In the advocacy field, first steps were taken to convene meetings of interdisciplinary working groups at national and at EU level. First advocacy activities encompassed reaching out to decision-makers to present EmpowerMed’s advocacy plans, advocating for changes in electricity supply law regarding definition of households affected by energy poverty and protection of vulnerable consumers, appealing to the government to ensure support for households, affected by energy poverty, during the Covid-19 pandemic.

Apart from that, the communication and dissemination plan of the project was prepared, as well as the visual identity and presentation tools of the project (video, leaflet, canvas bag, presentation and media pack). Partners also set up a project web site. So far, the project was presented on 26 occasions (in events, on websites or radio/TV), with a combined reach out to more than 54.900 people. Media work was done through 15 press releases, resulting in 65 media appearances, which have a combined estimated reach to over 2.427.000 people. 261 social media appearances covered the project, reaching out to over 123.600 people.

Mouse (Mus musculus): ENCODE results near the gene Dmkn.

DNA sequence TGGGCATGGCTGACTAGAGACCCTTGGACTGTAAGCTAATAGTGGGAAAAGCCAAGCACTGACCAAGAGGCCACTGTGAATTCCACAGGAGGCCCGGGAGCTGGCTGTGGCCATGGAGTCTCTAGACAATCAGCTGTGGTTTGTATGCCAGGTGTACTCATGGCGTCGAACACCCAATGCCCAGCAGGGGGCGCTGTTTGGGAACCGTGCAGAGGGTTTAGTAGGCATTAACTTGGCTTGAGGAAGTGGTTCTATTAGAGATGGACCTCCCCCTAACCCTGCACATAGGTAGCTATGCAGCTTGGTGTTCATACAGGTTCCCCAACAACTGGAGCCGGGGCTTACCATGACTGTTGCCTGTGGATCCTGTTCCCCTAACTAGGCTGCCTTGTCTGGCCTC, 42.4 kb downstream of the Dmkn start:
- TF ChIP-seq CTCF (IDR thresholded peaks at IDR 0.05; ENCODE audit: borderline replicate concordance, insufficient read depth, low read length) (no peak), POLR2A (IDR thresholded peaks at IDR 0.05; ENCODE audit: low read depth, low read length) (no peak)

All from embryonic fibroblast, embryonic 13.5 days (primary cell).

As the project is still running its core activities, it is too early for a full assessment of the project impacts. It is expected that by the end of the project 10,200 women and men in 6 pilot areas will be empowered to tackle energy poverty. This will result in primary energy savings of 6.5 GWh/year, reduction of CO2 emissions of 1.600 tCO2/year, 160.000 € of investments in sustainable energy and 780.000 € of economic savings. Project is also expected to free 50 women and men of debt or disconnection. Altogether, the project is expected to engage over 1000 key actors and contribute to policy and best practice development on energy poverty with 8 policies/measures.